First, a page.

Cross and Burn
Date Published27 February 2014
Price£ 7.99

Cross and Burn

by Val McDermid

Carol Jordan has cut Tony Hill out of her life. Or at least she thinks she has. Women who bear a resemblance to Carol are turning up dead, and there’s a very unlikely suspect in the frame.


The arrival of another book in Val McDermid’s Tony Hill and Carol Jordan series always heralds a red letter day, meaning I can set aside several hours to meet old friends and acquaintances, and provided I can keep the image of Robson Green out of my head, I’m a very happy bunny.

Clever plotting is always the hallmark of McDermid’s books, and Cross and Burn is no exception to that. On this occasion, though, Carol Jordan is the outsider looking in. She’s handed in her resignation and is working out her guilt at the vicious murder of her brother and his partner by practically gutting the barn conversion that was their home, stripping out the bad memories and hoping to replace them with something else. She’s had no contact with Tony Hill or any of her old colleagues and has very effectively gone to ground.

When a woman is found brutally murdered, kicked to death after what has clearly been a series of horrific sexual attacks, newly-promoted DS Paula McIntyre is struck by her resemblance to Jordan, at least as far as hair colour, body type and clothing is concerned. It’s not possible to use the dead woman’s face for comparison as there’s virtually nothing left of that for comparison.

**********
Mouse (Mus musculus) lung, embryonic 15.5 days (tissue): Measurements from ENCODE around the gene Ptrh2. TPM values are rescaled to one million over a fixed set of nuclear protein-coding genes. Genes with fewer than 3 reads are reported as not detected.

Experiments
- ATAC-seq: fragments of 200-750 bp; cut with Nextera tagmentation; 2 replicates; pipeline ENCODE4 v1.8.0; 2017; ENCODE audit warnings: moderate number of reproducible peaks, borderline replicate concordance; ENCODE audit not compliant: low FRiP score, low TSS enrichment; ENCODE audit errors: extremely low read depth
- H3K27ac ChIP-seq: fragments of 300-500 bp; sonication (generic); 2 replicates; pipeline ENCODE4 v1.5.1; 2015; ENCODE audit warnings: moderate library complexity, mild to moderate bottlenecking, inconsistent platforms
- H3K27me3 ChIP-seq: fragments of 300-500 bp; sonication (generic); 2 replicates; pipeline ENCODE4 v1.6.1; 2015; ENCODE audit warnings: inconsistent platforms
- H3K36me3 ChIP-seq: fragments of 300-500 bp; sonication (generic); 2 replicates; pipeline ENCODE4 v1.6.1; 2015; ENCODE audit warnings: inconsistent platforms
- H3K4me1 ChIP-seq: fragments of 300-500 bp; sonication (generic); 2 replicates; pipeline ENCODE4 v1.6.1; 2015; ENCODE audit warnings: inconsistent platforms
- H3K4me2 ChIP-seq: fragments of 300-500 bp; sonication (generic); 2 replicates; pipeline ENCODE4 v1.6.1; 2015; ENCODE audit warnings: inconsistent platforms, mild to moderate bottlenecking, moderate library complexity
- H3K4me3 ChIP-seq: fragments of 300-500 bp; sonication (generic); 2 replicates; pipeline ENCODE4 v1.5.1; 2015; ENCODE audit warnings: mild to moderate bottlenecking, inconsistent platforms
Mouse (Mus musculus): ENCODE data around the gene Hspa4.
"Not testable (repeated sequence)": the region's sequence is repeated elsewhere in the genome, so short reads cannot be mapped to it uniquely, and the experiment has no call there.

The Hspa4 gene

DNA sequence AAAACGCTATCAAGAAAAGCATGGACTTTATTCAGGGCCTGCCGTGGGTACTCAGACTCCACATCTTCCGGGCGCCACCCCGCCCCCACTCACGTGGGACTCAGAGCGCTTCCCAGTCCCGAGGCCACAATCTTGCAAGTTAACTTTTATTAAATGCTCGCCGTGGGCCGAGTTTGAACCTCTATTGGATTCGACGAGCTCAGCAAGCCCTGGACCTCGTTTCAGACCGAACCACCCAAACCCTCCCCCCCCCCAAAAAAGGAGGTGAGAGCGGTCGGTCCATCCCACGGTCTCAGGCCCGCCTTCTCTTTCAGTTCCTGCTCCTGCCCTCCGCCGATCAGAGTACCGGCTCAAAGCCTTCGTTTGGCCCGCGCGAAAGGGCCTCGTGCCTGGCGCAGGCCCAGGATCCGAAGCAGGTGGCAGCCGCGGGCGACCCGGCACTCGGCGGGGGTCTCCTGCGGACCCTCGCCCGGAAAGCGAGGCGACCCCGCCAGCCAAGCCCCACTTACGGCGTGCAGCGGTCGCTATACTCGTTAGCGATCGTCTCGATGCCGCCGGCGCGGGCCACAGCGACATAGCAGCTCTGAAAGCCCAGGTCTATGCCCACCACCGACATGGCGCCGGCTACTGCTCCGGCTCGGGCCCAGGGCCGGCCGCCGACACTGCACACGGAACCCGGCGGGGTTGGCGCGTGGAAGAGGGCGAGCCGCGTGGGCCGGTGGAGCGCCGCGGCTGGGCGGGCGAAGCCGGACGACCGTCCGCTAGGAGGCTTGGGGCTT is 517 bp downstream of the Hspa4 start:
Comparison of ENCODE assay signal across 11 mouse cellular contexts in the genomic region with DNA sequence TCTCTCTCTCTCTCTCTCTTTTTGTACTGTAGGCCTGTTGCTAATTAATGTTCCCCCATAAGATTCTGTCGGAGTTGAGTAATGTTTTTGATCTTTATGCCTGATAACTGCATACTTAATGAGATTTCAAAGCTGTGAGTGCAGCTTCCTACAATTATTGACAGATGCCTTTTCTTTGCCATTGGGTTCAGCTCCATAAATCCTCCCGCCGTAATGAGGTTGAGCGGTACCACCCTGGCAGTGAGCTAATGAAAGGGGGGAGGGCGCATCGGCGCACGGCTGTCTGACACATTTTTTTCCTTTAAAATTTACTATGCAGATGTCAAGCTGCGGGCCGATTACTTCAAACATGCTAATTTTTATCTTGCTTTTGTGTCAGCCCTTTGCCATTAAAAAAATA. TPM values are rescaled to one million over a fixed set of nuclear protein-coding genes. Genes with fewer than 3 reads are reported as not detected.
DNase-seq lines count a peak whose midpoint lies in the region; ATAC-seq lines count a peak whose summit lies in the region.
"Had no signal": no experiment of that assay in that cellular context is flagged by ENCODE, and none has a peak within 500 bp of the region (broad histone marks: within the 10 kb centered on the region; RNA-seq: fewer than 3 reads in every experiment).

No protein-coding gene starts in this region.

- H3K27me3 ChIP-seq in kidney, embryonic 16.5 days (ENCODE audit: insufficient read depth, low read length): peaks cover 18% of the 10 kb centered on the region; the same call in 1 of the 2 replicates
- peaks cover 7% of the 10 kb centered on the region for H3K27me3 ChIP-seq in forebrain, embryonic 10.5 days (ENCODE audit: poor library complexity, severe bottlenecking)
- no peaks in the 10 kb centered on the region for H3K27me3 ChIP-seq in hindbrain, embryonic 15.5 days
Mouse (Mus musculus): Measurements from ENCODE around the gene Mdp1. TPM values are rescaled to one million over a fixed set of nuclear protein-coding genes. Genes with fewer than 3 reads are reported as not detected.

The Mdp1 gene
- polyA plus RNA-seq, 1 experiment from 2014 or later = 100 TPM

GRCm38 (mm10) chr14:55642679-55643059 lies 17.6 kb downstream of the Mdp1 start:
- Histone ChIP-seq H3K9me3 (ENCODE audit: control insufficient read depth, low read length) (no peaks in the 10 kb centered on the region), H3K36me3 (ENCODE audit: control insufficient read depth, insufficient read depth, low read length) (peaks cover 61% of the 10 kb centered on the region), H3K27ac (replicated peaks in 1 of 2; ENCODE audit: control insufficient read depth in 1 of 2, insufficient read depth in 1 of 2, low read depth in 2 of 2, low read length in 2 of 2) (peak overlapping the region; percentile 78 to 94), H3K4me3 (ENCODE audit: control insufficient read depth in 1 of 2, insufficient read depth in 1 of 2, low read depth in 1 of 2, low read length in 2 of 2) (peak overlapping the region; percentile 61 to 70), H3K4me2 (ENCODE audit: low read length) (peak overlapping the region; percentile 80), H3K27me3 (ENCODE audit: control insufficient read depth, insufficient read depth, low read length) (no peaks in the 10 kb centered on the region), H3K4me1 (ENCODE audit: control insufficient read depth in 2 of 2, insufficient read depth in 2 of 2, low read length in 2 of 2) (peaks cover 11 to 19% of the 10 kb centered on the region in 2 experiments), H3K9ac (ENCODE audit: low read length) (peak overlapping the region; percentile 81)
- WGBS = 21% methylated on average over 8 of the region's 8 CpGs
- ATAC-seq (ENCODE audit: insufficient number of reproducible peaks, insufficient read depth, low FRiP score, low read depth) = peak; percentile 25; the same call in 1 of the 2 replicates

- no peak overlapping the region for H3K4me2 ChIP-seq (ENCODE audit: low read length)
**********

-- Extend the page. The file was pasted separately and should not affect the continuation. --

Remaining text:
When a second woman goes missing, who seems to fit the same mould, McIntyre and her partner, hospital doctor Elinor Blessing, end up looking after her teenage son, who reported her missing, as his mother was a friend of theirs. Torin is convinced his mother wouldn’t just have abandoned him and Paula McIntyre agrees. She’s got a very bad feeling about Bev McAndrew’s chances of being found alive, and both her and Elinor are determined to do what they can for Torin, even though McIntyre’s new DCI, the ambitious and extremely single-minded Alex Fielding, is equally determined that she doesn’t want McIntyre wasting time on a missing person’s enquiry.

Matters take a very strange turn when the evidence points in a wholly unexpected direction, one that’s enough to convince Jordan to rejoin the rest of the world, albeit unwillingly.

It’s always hard to assess how someone coming new to a long-running series would feel about a book like this. But I think the characters are well-drawn enough and just enough of the background is seeded for this to work as a standalone, although knowledge of the history between ex-copper Jordan, and criminal profiler, psychologist Tony Hill, will certainly deepen the sense of loss and estrangement felt by Hill, as Jordan remains determined to keep him out of her life.

Some unlikely allies come along, particularly criminal defence lawyer Bronwen Scott, a woman who’d make a great white shark think twice before taking her on. Her exchanges with all concerned are an absolute delight.

Cross and Burn moves along at a very respectable pace, with the investigation never feeling in any way contrived. There seems to be a bit of a vogue at the moment for the identity of the villain of the piece to be made clear early on, so it was refreshing to find no premature reveal here, just an excellent build up to an ending that doesn’t in any way disappoint. This is Val McDermid on top form.

Reviewed 31 May 2014 by Linda Wilson